Ultimately, the game’s premise is a simple one. Retrieve the flight recorder and get off of Sevastopol. Between Amanda’s separation from her co-workers and her escape, one is led through many a blind alley and through numerous tasks that do not result in any forward momentum. Still, these fruitless adventures, though exhausting, are worth taking.

Sound design is crucial in horror and science fiction creations like this because it coaxes the viewer to imagine their own gallery of nightmares. With that in mind, I would advise against any but the most skilled or masochistic players from setting the game on Hard, the recommended difficulty setting. The game shines most brightly when you’re dodging between temporary havens, catching glimpses of what might kill you. Conversely, dying repeatedly in the same spot can numb you to the shock of such an eventuality.

A dominant complaint of some of the reviews that I’ve read about “Alien: Isolation” is that its campaign goes on for too long. Propping up this reasoning is a reflexive aversion to so-called “FedEx quests,” whereby video game characters are tasked with crisscrossing environments back and forth to complete objectives. The argument against such design choices is that they exist solely to inflate a game’s length. From a marketing standpoint, the benefits are obvious: the longer you keep the consumer preoccupied, the less chance they might rush through a game then foist it on the used market. I am sympathetic to this argument in most contexts, but here, I think it misses the mark.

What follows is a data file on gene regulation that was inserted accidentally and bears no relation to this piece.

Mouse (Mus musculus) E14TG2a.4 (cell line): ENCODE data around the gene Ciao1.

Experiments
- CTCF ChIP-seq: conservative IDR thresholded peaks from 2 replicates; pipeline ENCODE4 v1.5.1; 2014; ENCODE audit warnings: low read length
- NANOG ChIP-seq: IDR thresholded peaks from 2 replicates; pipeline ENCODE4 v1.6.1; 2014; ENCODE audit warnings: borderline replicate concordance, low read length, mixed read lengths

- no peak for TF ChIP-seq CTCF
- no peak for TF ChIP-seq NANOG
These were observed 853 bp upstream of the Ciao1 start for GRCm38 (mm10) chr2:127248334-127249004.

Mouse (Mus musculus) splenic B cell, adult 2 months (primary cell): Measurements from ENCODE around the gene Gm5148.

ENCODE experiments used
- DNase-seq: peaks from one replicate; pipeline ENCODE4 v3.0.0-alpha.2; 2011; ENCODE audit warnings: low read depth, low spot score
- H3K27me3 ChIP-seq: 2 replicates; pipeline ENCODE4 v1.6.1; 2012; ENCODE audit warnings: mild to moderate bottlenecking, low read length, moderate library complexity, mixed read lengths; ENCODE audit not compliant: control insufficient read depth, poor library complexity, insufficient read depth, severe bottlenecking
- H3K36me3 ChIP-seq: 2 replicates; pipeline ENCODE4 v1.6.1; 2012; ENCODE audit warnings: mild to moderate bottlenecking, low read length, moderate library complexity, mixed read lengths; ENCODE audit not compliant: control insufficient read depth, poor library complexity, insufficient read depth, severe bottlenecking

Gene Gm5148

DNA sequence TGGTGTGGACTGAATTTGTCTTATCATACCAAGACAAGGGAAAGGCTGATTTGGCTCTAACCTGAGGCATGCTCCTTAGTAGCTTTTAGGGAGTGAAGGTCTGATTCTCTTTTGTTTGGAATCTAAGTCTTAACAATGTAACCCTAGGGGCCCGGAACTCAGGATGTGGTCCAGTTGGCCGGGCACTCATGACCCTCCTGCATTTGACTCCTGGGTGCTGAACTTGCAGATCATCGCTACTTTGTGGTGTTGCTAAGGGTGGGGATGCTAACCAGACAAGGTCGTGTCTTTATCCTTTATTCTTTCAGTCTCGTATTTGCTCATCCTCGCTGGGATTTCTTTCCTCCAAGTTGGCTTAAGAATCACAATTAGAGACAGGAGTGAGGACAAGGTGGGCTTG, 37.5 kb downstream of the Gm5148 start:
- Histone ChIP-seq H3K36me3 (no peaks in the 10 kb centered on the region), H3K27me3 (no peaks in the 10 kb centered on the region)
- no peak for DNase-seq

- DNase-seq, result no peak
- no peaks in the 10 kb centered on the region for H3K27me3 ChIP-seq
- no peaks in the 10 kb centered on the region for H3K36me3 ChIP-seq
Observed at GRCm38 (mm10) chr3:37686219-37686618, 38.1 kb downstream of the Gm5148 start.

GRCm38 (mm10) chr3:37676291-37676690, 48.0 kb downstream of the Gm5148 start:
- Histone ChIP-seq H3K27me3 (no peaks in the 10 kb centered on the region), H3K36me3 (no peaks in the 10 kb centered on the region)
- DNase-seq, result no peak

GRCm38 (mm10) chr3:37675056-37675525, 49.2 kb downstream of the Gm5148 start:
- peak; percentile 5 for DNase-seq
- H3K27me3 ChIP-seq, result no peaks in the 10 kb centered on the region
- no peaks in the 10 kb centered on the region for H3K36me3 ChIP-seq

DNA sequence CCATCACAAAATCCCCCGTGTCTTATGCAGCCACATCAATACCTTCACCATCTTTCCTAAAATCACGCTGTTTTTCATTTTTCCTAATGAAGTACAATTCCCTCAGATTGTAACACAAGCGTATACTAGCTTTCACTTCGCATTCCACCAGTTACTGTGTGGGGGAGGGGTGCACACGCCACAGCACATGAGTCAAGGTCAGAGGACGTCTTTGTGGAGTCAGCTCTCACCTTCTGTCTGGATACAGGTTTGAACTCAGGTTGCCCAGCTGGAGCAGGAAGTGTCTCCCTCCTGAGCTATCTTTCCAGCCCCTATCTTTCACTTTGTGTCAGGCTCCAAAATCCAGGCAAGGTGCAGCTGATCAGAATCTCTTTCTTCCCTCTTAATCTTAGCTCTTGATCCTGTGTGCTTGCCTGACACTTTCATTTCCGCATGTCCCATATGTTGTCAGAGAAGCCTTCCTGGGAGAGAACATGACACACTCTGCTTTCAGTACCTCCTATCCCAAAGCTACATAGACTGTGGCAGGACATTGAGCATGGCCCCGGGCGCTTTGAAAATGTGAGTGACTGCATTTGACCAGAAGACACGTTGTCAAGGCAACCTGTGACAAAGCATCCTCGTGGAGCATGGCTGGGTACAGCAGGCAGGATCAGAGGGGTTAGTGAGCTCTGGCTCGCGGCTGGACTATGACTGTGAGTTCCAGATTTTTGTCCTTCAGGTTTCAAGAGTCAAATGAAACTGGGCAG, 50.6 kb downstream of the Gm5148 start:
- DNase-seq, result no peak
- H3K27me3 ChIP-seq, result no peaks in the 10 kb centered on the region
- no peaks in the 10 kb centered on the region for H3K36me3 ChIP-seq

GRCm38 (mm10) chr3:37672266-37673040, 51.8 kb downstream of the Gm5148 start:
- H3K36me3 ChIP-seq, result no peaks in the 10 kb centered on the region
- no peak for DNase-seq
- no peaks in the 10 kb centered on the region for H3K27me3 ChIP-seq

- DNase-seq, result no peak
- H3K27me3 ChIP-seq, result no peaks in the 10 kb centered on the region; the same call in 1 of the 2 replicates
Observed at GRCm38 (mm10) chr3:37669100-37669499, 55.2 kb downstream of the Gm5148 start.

Revisiting the Scott film, one is stuck by the crew’s ongoing debates about their responsibilities and compensation. The movie can be read as an allegory about the importance of work in our lives. Viewed from this angle, the game’s FedEx quests acquire a symbolic resonance. Sure they’re tedious, and at times they may seem never ending, but they also subvert the notion that what you’re playing is a game that exists solely to give you a fun, easily manageable adventure. The frisson generated from an exciting new occupation buckles beneath the tedium of the work involved. And by golly, you will ache to get off that damned space station as much any of the other souls stuck on it.

If you’re the sort that believes that there is nothing strange about art making impractical demands of its audience, “Alien: Isolation” offers a grueling experience that might sap you in all of the right ways.

Christopher Byrd is a Brooklyn-based writer who has been playing video games since the days of the Atari 2600. His writing has appeared in the New York Times Book Review, The Barnes & Noble Review, Al Jazeera America, the Guardian, and elsewhere. Follow him on Twitter @Chris_Byrd.